Speaking to attendees of Baking Tech 2014, held this month in Chicago, Carver said that myths relating to wheat and its breeding ranged from fear of GMOs and gluten (glutenoia), to a lack of understanding about wheat's protein content and history.
Mutation (in nature) is why we have modern wheat
'New' wheat as we know it today is roughly 8,000 years old, Carver said, noting that it formed as a result of two genetic mutations that occurred naturally (and by accident). “Modern wheat is the result of two unlikely miracles by nature that started 300,000 years ago. What would the Food Babe [activist food blogger Vani Hari] think if this happened today?” he quipped, noting Hari’s popularized anti-GM platform.
In the first mutation, two ancestors of wheat — A- and B-genomes — hybridized in nature to form T turgidum (AB), which produces durum wheat. The second key mutation occurred almost 200,000 years later, when cultivated emmer wheat hybridized with a goatgrass plant, A tauschii, to produce T aestivum (ABD), forerunner to modern common wheat.
“It was highly accidental, and thank goodness it happened. It was the result of genetic changes happening both through evolution and domestication. Humans used plants in different ways to force evolution.”
'We need more time on yield, less on disease resistance if going to get anywhere in this game,' Carver said
The practice of wheat breeding is still in its infancy, with early crosses starting in the 1920s. Two basic methods are used to produce new varieties: creating new combinations of old genes and reintroducing old genes that were left behind. Wheat varieties are produced using four steps: crossing (hybrid), population development (inbreeding phase), line development and line testing.
The challenge, Carver said, lies in improving time management in the breeding process—particularly when it comes to disease resistance.
“About 40% of my time and effort goes into disease resistance. Because I spend so much time on this part and I spend 30% on quality, less than 10% of my time is actually spent on the traits that we’re always measured by. That to me is a real conundrum,” he said. “We need more time on yield, less on disease resistance if going to get anywhere in this game.”
‘If there’s one thing we give too much credit to in breeding, it’s GMO’
One of the biggest misconceptions about wheat is largely the fault of growers and researchers. And it has to do with likely the most hot-button issue of the food industry that scarcely touches wheat: GMOs.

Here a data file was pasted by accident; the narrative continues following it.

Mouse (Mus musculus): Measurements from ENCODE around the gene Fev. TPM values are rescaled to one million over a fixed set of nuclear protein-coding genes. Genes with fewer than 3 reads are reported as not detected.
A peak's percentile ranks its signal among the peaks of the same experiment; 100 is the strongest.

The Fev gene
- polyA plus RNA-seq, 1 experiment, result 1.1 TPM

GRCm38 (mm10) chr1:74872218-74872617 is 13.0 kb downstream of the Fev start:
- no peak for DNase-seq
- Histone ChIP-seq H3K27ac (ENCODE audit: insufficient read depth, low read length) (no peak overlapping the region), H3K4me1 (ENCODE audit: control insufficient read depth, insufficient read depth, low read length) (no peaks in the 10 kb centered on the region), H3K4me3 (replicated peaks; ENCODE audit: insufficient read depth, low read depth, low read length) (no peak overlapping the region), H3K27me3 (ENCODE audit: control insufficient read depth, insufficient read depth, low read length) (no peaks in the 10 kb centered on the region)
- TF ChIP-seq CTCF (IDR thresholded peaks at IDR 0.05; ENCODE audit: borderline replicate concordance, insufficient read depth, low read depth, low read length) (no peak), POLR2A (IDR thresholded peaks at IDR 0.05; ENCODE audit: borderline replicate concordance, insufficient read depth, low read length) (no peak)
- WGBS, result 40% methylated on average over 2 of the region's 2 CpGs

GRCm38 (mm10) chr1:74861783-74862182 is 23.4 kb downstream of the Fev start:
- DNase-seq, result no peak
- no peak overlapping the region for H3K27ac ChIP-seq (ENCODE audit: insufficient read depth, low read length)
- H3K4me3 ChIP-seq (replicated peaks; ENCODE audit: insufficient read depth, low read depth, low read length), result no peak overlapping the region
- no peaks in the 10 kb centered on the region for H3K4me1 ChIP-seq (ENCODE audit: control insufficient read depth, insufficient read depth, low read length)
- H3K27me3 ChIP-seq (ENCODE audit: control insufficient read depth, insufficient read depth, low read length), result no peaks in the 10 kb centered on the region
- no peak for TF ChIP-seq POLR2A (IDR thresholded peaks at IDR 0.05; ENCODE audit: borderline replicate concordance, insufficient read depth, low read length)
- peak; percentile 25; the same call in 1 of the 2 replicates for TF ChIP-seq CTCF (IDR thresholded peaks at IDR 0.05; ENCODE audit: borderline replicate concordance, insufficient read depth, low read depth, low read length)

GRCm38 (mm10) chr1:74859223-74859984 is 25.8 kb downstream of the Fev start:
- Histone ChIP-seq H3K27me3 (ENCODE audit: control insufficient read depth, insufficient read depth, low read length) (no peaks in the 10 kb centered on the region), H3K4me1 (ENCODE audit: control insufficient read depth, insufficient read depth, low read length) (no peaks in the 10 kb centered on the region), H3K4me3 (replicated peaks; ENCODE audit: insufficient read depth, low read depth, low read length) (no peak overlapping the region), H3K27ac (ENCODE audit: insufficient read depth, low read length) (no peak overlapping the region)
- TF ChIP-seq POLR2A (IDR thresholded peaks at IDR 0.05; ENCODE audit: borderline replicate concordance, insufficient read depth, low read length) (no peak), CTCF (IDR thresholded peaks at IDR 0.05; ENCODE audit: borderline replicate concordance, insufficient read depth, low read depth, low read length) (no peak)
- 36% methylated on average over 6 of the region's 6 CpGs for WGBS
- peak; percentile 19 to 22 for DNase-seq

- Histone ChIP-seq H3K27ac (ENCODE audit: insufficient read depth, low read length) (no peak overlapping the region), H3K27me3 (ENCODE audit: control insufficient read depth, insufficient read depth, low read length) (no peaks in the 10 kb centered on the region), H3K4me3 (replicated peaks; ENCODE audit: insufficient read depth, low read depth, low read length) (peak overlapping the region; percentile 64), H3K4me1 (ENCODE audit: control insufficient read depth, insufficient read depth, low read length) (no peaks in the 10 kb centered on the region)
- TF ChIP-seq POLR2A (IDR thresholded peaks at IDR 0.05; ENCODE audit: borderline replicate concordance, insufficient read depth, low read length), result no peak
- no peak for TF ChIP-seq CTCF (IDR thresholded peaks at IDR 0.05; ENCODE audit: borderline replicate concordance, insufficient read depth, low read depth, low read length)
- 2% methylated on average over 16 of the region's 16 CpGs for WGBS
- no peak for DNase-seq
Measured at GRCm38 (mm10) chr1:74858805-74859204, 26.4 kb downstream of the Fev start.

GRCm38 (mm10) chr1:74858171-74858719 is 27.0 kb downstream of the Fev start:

“One myth within our own ranks that’s starting to cause miscommunication is that though wheat yields have grown, their increase has lagged behind corn and soybean. And the difference in competitiveness is due to absence of biotech traits in wheat,” Carver told attendees. “No. If there’s one thing we give too much credit to in breeding, it’s GMO. We’re giving it too much credit for the past and too much faith for what it might do in the future. GMO is just one of a lot of technologies. Improvement in wheat yields at the farm level exceeds soybeans. Progress in rice outpaces all cereals with no GM presence at all.”
Another area that often breeds misconception is protein content in wheat, which some claim has degraded over recent decades. “People don’t understand; protein content in wheat has been pretty stable. We have found no change in protein content or strength across 80 years of breeding, but that’s not what you will hear in popular media,” Carver said.
About 80% of the protein present in a wheat kernel is gluten—another topic that has been the source of much attention (and misapprehension), Carver said. Gluten comprises two main proteins: glutenin and gliadin. “We know a lot as far as what proteins might be present in different wheat varieties. What we don’t know is how those different components impact product quality,” he said.
Because there are so many possible combinations of glutenin genes (there are four types, with 28 present in hard winter wheat alone), it’s hard to nail down which have to do with dough strength, for example. Gliadin proteins, on the other hand, are encoded by genes closely linked to and carried along with glutenins. “We think gliadins confer something on dough viscosity and extensibility, but in very general terms,” he added.
Wheat gluten is the most important plant-based protein human civilization has ever had
One of the most persistent myths is so-called glutenoia, fueled by a now common misnomer that all modern wheat varieties are gluten-rich and less natural.
“I’m amazed that when I get close in conversation, what I’ll often hear a person in fear of gluten say is they want to get more vegetable protein,” Carver said. “You can’t get more natural than wheat gluten. It’s the most important plant-based protein human civilization has ever had.”
Moreover, there are no new proteins that weren’t already there before in the wheat family, he added, noting that environment plays an even bigger role in protein levels than genetics (and can even influence the types of gliadins and glutenins present).
“There’s no genetic association between yield and wheat protein. The argument that all modern varieties are gluten rich disregards the wheat market class system,” Carver said. “The range of protein in wheat today is about 8% up to 16% or more with hard spring. On top of that is the fact that environment influences the protein amount in the final crop twice as much as genetics.”
Indeed, few differences exist between heirloom varieties and modern wheat, largely due to the conservative nature of genetics. “This has been the problem in using genomics for breeding. There’s so much conservation in the genomics of wheat,” he said.